Participants will also be informed about the prespecified weight loss criteria in order to continue receiving treatment with LIRA 3 mg. Participants in the targeted prescribing pathway will be prescribed LIRA 3 mg for the duration of the study, unless they do not meet the predefined weight loss targets at each stopping point (after 16, 32 and 52 weeks, see also figure 1).
Targeted prescribing pathway stopping rules
First stopping rule
After 16 weeks (±14 days) on the medication, only those participants who have lost ≥5% of their baseline weight will be offered further treatment with LIRA 3 mg for another 16 weeks.
Second stopping rule
After 32 weeks (±14 days) on the medication, only those participants who have lost ≥10% of their baseline weight and are still on treatment with LIRA 3 mg will be offered another 20 weeks on LIRA 3 mg.
Third stopping rule
After 52 weeks (±14 days) on the medication, only those participants who have lost ≥15% of their baseline weight and are still on treatment with LIRA 3 mg will be offered another 52 weeks on LIRA 3 mg.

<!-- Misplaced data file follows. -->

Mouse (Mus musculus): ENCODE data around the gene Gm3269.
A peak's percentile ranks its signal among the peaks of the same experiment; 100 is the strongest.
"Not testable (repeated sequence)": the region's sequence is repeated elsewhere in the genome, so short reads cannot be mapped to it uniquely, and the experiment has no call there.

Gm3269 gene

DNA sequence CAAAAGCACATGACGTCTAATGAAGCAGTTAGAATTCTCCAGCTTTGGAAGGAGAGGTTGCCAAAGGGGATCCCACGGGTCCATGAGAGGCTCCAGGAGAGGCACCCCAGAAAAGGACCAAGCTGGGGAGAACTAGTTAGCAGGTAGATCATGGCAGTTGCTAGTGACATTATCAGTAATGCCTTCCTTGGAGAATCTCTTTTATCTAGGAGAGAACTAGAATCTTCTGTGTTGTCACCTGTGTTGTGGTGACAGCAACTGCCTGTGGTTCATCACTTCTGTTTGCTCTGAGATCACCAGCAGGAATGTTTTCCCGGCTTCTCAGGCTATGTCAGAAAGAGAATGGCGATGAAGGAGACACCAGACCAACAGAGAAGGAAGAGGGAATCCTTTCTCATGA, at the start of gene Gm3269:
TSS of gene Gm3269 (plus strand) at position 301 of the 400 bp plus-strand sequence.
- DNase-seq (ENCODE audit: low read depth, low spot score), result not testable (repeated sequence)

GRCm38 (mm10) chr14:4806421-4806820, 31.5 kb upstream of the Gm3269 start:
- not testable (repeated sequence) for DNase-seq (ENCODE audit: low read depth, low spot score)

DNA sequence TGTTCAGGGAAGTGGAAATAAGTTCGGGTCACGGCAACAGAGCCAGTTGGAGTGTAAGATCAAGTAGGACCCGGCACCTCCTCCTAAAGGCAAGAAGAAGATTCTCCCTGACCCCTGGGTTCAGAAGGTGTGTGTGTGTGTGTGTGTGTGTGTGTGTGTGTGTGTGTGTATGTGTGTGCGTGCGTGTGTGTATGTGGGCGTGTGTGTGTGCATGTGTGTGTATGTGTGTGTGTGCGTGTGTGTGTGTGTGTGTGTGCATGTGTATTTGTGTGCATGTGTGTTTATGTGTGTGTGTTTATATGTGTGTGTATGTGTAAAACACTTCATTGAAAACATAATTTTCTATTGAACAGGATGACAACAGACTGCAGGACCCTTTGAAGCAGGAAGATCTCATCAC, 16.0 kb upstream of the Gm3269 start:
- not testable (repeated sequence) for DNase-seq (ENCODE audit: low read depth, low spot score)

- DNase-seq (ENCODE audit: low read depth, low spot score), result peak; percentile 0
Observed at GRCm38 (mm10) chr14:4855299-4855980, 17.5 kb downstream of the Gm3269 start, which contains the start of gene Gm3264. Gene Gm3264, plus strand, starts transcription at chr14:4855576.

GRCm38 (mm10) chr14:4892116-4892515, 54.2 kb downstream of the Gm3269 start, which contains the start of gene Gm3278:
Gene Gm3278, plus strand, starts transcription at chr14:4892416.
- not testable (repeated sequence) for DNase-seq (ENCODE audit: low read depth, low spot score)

Participants who fail to reach the thresholds to continue LIRA 3 mg treatment, or who have withdrawn from LIRA 3 mg due to intolerance, adverse effects or inability to titrate up to a maximum dose of LIRA 3 mg, will continue to be offered the standard care provided by the relevant SWMS. The conditions for participants’ withdrawal from the study as well as for temporary and/or permanent treatment discontinuation for LIRA 3 mg (outside prespecified stopping rules) are described in online supplementary appendix 2.
The primary outcome is the proportion (%) of participants with severe and complex obesity achieving weight loss ≥15% of baseline weight at 52 weeks after randomisation with the standard care provided in SWMS versus a targeted prescribing pathway of LIRA 3 mg with prespecified stopping rules plus the standard care provided in SWMS.
Secondary measurements and outcomes
A range of secondary outcomes including anthropometrics, weight maintenance, obesity-associated comorbidities, budget impact, cost effectiveness, safety/adverse events, compliance of patients with treatment and referrals to other obesity interventions between the two groups will be measured and assessed throughout the study. These are listed in online supplementary appendix 1.
Five culturally and racially diverse sites in different geographical areas (Dublin, Glasgow, Leicester, Liverpool and London) will be used to reflect typical SWMS settings across the UK and Ireland.